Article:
“Order and simplification are the first steps toward the mastery of a subject.”—Thomas Mann
As a young product designer, I worked hard to perfect my craft. I read widely, studied the work of the masters, and challenged myself. But I was also fortunate: My managers in those early years were good mentors. They gave me projects that would test me, as well as the autonomy to work, learn, and mess things up a bit. They looked out for me—assigning projects that were suitable for my skill level and helping me to avoid any serious mistakes. However, whenever I asked them what I needed to do to move up to the next level, they’d give me answers, but not a detailed career roadmap. What I was lacking was a comprehensive overview of the specific skills and objectives that would be necessary for me to make progress in the professional world of User Experience.
Although I was mastering the design skillset, I soon realized that this was not sufficient to take me where I ultimately wanted to go. Mastery of craft is simply not enough. It is also important to master the work context so we can design effectively within a product-development organization, as depicted in Figure 1. Read More
Over the last 15 years, I’ve had a recurring conversation with senior UX professionals: “I want to progress in UX, but I’m not sure I really want to manage teams.” It seems to many that the one way up is the management track—and in many organizations, this is the only upward path for UX professionals.
In my long and varied career working on staff within companies and for clients in agencies and consultancies, I have seen many roles in User Experience that need a senior, mature person—some with people-management responsibilities; others that continue to focus on product design. These roles include the following:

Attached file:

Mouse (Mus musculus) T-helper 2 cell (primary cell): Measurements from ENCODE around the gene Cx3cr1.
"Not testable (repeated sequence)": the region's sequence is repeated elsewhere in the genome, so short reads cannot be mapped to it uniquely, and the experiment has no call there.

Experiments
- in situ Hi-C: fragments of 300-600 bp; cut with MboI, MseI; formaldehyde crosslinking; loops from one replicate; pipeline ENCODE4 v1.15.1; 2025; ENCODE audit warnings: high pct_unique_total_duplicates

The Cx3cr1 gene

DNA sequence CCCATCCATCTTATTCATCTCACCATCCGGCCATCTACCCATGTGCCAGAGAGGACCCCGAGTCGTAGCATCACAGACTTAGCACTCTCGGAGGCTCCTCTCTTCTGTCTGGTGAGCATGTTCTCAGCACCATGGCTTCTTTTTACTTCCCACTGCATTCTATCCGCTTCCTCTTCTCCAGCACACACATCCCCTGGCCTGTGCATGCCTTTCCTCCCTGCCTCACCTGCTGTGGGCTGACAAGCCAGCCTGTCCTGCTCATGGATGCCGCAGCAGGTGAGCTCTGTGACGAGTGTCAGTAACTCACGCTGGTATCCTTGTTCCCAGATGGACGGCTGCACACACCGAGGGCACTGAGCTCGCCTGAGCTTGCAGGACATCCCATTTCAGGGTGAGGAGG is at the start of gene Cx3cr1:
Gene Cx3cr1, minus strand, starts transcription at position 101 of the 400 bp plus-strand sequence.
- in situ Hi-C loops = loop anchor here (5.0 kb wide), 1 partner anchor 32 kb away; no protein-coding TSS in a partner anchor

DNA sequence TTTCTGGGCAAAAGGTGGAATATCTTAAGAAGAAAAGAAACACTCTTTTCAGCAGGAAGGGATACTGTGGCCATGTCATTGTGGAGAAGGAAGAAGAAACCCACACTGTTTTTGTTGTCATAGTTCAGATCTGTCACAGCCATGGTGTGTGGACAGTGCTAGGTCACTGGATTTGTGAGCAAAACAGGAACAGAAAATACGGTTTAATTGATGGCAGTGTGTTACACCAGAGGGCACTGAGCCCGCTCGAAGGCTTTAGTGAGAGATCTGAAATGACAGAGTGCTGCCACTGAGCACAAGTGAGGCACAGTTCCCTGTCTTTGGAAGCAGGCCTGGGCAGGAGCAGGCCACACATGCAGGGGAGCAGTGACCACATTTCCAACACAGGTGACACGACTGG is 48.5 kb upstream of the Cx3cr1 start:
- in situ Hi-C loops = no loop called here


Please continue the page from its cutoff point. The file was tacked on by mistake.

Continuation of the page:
UX Project Lead
Each of these UX professionals plays a specific role within an organization. For senior UX professionals, their quandary is to work out which role is required when and what role suits them best. Read More
In response to previous Management Matters columns, readers have asked me to explain the differences between a manager and a leader. In this column, I’ll explain these differences and highlight the value of moving from a tactical management role to a strategic leadership role.
In today’s marketplace, products and services must provide great user experiences as a key differentiator, and every company is trying to outperform its competition. The only way to do that is to have highly talented employees who are deeply motivated to make a difference. Companies spend significant amounts of time and money to find and retain such employees. So one of the fundamental roles of a UX manager is to hire the best UX researchers and designers, then grow and retain these employees. Managers must function as multipliers, not detractors. Read More